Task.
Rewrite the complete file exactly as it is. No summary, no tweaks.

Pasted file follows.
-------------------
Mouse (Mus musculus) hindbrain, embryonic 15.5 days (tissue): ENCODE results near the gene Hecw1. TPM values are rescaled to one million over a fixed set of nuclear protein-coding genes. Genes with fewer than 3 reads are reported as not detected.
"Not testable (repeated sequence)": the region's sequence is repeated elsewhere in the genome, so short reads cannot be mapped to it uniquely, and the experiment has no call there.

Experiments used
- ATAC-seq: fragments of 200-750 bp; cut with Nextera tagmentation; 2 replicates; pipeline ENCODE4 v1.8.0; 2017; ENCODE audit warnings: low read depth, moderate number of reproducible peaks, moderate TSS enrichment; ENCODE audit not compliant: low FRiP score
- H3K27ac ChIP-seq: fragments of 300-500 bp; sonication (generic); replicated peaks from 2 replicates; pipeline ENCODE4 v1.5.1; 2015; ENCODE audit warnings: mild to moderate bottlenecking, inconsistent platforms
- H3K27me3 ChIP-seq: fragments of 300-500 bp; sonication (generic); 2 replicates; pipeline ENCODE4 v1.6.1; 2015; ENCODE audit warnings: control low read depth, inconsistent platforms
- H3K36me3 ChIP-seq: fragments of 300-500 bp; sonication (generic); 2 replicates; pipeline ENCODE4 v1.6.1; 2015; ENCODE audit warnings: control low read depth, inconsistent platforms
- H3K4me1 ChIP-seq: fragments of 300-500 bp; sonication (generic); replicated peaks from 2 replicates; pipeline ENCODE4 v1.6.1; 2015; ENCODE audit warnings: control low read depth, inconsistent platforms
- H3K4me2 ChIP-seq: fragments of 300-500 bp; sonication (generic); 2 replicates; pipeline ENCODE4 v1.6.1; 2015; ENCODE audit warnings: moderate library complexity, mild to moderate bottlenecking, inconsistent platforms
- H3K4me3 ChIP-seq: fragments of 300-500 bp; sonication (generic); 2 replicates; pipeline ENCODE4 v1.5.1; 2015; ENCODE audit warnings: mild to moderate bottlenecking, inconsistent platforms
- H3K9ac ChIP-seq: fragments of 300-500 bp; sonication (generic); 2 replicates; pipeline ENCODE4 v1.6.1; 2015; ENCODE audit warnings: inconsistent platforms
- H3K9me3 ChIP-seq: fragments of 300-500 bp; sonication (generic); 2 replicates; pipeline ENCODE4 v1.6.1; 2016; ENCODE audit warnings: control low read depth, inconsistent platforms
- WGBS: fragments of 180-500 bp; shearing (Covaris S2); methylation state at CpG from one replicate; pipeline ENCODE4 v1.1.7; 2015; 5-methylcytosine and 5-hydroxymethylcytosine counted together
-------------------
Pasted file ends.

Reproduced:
Mouse (Mus musculus) hindbrain, embryonic 15.5 days (tissue): ENCODE results near the gene Hecw1. TPM values are rescaled to one million over a fixed set of nuclear protein-coding genes. Genes with fewer than 3 reads are reported as not detected.
"Not testable (repeated sequence)": the region's sequence is repeated elsewhere in the genome, so short reads cannot be mapped to it uniquely, and the experiment has no call there.

Experiments used
- ATAC-seq: fragments of 200-750 bp; cut with Nextera tagmentation; 2 replicates; pipeline ENCODE4 v1.8.0; 2017; ENCODE audit warnings: low read depth, moderate number of reproducible peaks, moderate TSS enrichment; ENCODE audit not compliant: low FRiP score
- H3K27ac ChIP-seq: fragments of 300-500 bp; sonication (generic); replicated peaks from 2 replicates; pipeline ENCODE4 v1.5.1; 2015; ENCODE audit warnings: mild to moderate bottlenecking, inconsistent platforms
- H3K27me3 ChIP-seq: fragments of 300-500 bp; sonication (generic); 2 replicates; pipeline ENCODE4 v1.6.1; 2015; ENCODE audit warnings: control low read depth, inconsistent platforms
- H3K36me3 ChIP-seq: fragments of 300-500 bp; sonication (generic); 2 replicates; pipeline ENCODE4 v1.6.1; 2015; ENCODE audit warnings: control low read depth, inconsistent platforms
- H3K4me1 ChIP-seq: fragments of 300-500 bp; sonication (generic); replicated peaks from 2 replicates; pipeline ENCODE4 v1.6.1; 2015; ENCODE audit warnings: control low read depth, inconsistent platforms
- H3K4me2 ChIP-seq: fragments of 300-500 bp; sonication (generic); 2 replicates; pipeline ENCODE4 v1.6.1; 2015; ENCODE audit warnings: moderate library complexity, mild to moderate bottlenecking, inconsistent platforms
- H3K4me3 ChIP-seq: fragments of 300-500 bp; sonication (generic); 2 replicates; pipeline ENCODE4 v1.5.1; 2015; ENCODE audit warnings: mild to moderate bottlenecking, inconsistent platforms
- H3K9ac ChIP-seq: fragments of 300-500 bp; sonication (generic); 2 replicates; pipeline ENCODE4 v1.6.1; 2015; ENCODE audit warnings: inconsistent platforms
- H3K9me3 ChIP-seq: fragments of 300-500 bp; sonication (generic); 2 replicates; pipeline ENCODE4 v1.6.1; 2016; ENCODE audit warnings: control low read depth, inconsistent platforms
- WGBS: fragments of 180-500 bp; shearing (Covaris S2); methylation state at CpG from one replicate; pipeline ENCODE4 v1.1.7; 2015; 5-methylcytosine and 5-hydroxymethylcytosine counted together